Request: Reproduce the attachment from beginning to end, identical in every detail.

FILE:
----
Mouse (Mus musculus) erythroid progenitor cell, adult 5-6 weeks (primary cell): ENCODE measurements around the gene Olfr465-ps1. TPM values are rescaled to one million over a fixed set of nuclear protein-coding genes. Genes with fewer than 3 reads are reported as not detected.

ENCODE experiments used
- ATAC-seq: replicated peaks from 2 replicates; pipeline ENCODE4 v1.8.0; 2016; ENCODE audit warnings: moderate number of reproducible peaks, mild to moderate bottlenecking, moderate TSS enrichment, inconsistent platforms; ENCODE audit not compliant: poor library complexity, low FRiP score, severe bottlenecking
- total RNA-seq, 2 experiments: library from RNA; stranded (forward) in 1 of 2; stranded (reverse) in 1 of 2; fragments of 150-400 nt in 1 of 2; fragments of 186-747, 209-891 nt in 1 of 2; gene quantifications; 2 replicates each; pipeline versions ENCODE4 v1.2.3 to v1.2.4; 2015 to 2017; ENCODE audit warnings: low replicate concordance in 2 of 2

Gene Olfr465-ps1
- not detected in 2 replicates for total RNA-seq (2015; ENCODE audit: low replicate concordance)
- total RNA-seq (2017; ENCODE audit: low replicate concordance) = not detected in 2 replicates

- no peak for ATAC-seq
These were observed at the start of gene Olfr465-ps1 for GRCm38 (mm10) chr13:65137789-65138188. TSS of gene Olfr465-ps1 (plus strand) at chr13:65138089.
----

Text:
Mouse (Mus musculus) erythroid progenitor cell, adult 5-6 weeks (primary cell): ENCODE measurements around the gene Olfr465-ps1. TPM values are rescaled to one million over a fixed set of nuclear protein-coding genes. Genes with fewer than 3 reads are reported as not detected.

ENCODE experiments used
- ATAC-seq: replicated peaks from 2 replicates; pipeline ENCODE4 v1.8.0; 2016; ENCODE audit warnings: moderate number of reproducible peaks, mild to moderate bottlenecking, moderate TSS enrichment, inconsistent platforms; ENCODE audit not compliant: poor library complexity, low FRiP score, severe bottlenecking
- total RNA-seq, 2 experiments: library from RNA; stranded (forward) in 1 of 2; stranded (reverse) in 1 of 2; fragments of 150-400 nt in 1 of 2; fragments of 186-747, 209-891 nt in 1 of 2; gene quantifications; 2 replicates each; pipeline versions ENCODE4 v1.2.3 to v1.2.4; 2015 to 2017; ENCODE audit warnings: low replicate concordance in 2 of 2

Gene Olfr465-ps1
- not detected in 2 replicates for total RNA-seq (2015; ENCODE audit: low replicate concordance)
- total RNA-seq (2017; ENCODE audit: low replicate concordance) = not detected in 2 replicates

- no peak for ATAC-seq
These were observed at the start of gene Olfr465-ps1 for GRCm38 (mm10) chr13:65137789-65138188. TSS of gene Olfr465-ps1 (plus strand) at chr13:65138089.